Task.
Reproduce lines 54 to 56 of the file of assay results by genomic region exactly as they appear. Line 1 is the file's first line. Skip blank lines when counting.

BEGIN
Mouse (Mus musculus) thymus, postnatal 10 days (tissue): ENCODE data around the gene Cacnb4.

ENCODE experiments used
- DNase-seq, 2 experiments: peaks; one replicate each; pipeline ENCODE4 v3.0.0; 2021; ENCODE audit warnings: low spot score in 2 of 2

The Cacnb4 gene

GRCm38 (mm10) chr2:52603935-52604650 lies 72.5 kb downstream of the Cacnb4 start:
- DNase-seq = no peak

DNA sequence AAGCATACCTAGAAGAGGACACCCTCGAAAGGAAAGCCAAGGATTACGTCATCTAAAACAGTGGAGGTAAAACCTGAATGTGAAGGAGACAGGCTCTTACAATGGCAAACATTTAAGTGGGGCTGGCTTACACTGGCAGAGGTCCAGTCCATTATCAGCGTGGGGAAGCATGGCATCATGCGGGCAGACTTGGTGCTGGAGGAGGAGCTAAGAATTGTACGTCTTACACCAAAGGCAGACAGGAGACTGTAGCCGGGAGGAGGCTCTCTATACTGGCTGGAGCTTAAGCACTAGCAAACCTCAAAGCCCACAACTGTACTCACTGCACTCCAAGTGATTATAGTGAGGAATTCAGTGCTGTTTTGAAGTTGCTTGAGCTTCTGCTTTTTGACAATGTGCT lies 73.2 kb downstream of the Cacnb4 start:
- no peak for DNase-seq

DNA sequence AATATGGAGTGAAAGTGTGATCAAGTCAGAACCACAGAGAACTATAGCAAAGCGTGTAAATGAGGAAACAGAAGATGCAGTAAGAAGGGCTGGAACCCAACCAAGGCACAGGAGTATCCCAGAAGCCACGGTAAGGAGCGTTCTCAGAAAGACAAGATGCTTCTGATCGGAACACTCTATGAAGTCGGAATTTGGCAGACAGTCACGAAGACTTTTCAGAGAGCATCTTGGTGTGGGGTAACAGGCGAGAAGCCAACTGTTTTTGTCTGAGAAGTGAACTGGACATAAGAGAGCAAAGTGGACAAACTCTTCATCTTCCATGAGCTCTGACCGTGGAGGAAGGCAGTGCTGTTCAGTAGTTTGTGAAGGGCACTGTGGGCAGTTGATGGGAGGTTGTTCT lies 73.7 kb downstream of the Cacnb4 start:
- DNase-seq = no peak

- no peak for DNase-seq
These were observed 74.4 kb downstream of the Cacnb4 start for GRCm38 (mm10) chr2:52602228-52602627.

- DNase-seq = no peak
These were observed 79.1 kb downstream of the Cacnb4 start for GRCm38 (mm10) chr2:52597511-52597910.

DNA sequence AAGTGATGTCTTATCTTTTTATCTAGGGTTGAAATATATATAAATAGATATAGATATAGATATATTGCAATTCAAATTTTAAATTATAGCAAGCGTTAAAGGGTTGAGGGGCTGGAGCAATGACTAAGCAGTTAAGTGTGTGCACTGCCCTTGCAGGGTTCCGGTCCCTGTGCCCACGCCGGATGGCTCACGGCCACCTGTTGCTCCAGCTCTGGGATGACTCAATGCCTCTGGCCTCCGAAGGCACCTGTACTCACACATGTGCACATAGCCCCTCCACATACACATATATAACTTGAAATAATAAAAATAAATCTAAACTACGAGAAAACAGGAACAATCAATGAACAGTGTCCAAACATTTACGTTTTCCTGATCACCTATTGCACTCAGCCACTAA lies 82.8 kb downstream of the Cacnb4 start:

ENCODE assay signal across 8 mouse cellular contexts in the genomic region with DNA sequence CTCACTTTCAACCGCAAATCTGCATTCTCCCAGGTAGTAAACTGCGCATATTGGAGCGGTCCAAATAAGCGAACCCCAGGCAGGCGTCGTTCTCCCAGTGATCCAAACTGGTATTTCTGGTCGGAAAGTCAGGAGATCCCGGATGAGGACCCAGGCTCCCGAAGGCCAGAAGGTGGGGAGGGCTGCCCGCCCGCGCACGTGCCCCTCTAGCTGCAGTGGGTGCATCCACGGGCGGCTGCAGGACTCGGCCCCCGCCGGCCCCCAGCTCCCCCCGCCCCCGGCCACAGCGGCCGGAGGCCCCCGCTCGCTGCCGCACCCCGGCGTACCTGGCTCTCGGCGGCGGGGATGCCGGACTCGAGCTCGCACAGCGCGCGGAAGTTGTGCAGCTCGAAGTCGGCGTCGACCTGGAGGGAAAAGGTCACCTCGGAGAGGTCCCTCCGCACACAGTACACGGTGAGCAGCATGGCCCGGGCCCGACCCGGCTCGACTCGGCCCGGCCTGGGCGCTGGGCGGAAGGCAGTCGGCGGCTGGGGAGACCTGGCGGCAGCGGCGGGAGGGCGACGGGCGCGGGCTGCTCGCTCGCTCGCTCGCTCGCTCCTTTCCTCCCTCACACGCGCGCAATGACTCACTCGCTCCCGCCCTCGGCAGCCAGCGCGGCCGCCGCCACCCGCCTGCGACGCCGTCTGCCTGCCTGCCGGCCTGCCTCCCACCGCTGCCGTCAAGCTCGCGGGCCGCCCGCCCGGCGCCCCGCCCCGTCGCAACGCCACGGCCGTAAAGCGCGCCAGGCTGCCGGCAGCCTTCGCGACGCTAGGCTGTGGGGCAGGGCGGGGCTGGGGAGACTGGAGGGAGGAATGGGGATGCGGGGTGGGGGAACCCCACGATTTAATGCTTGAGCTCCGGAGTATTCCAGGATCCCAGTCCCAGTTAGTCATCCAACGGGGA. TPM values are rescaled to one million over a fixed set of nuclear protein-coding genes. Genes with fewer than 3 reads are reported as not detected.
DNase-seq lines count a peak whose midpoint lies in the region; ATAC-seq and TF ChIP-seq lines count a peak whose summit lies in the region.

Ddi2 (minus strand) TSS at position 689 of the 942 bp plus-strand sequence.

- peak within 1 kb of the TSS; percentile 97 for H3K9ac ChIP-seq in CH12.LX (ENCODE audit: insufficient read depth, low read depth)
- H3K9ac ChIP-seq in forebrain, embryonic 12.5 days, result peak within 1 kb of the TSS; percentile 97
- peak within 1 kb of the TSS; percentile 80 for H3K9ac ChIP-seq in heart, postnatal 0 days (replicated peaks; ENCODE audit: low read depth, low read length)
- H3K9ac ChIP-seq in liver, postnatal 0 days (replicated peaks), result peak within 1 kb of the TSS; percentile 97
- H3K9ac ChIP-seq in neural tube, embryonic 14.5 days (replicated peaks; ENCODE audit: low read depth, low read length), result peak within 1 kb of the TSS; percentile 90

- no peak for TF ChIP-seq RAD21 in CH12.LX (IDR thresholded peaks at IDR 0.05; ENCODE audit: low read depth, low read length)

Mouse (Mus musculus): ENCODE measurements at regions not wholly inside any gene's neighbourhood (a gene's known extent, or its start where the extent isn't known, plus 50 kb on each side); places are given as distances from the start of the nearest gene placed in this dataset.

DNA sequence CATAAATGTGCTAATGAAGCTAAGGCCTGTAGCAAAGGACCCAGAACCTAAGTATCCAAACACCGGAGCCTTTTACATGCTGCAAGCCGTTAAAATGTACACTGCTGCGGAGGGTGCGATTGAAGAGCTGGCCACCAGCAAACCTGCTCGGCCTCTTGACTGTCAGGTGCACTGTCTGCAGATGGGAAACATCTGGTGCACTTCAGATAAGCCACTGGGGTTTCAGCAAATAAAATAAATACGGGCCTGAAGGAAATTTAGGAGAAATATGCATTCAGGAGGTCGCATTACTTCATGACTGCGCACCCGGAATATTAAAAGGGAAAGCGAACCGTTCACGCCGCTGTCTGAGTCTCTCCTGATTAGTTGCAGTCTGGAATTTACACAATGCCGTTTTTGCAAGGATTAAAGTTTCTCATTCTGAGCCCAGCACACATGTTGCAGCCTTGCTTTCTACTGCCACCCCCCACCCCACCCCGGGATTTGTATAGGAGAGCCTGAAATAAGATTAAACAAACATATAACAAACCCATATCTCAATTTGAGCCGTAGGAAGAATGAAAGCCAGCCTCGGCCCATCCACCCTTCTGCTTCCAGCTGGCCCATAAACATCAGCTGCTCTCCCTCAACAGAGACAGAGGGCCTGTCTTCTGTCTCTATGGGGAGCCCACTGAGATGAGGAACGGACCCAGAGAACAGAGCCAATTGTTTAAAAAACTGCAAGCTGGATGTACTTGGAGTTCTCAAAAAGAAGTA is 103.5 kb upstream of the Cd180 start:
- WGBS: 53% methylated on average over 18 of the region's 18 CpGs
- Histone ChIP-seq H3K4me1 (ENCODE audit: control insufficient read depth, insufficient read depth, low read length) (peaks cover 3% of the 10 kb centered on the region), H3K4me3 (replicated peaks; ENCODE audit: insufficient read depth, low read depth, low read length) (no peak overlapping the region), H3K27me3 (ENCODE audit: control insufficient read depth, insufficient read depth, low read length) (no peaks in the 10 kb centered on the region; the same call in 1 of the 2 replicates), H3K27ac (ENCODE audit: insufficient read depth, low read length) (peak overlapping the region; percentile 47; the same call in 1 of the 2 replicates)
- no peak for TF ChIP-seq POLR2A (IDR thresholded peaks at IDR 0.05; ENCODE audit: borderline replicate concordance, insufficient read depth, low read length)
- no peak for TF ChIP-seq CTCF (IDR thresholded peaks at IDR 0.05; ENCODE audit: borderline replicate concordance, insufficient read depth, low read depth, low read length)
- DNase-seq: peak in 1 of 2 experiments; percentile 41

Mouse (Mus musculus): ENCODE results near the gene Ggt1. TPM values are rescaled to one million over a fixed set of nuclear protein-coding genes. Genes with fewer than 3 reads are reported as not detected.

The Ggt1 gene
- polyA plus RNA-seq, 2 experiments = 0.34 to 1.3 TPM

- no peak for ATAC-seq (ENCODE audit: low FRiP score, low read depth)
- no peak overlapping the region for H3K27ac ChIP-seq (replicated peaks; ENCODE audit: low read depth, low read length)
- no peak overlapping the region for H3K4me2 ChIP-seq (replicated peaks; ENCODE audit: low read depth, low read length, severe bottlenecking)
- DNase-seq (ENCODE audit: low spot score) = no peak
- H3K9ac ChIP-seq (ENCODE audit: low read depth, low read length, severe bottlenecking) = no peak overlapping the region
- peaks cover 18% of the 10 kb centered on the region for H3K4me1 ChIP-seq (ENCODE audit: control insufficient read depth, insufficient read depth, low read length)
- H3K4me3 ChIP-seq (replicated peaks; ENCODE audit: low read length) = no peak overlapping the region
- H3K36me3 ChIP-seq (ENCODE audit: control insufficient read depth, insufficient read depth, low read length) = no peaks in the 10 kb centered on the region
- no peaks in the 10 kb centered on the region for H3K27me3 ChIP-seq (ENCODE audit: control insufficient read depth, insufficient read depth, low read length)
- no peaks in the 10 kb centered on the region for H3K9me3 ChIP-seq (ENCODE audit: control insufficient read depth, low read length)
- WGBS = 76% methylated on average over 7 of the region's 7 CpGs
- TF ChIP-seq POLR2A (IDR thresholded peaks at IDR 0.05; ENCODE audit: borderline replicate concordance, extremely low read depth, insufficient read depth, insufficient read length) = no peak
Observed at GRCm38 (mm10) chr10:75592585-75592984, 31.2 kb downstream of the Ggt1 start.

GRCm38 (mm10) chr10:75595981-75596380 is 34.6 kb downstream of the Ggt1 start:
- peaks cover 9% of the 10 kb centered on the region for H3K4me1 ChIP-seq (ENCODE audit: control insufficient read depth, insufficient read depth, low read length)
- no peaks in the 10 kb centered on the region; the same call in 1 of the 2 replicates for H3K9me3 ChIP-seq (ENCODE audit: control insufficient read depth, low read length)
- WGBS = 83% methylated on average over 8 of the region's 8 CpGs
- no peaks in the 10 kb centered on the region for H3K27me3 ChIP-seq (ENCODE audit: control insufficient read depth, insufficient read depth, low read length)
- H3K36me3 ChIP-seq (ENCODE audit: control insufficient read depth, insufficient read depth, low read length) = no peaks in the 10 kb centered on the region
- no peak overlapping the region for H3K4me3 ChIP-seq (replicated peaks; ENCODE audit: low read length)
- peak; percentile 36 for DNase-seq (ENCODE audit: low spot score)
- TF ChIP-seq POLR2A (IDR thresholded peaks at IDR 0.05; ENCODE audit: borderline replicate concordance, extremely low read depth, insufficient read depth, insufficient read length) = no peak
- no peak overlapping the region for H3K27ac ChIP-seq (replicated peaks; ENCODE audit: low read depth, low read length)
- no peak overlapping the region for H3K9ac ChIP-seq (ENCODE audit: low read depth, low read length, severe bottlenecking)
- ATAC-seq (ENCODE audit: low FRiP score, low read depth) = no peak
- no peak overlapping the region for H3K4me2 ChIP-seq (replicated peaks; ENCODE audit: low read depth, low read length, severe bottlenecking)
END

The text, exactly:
- no peak overlapping the region for H3K4me3 ChIP-seq (replicated peaks; ENCODE audit: low read length)
- peak; percentile 36 for DNase-seq (ENCODE audit: low spot score)
- TF ChIP-seq POLR2A (IDR thresholded peaks at IDR 0.05; ENCODE audit: borderline replicate concordance, extremely low read depth, insufficient read depth, insufficient read length) = no peak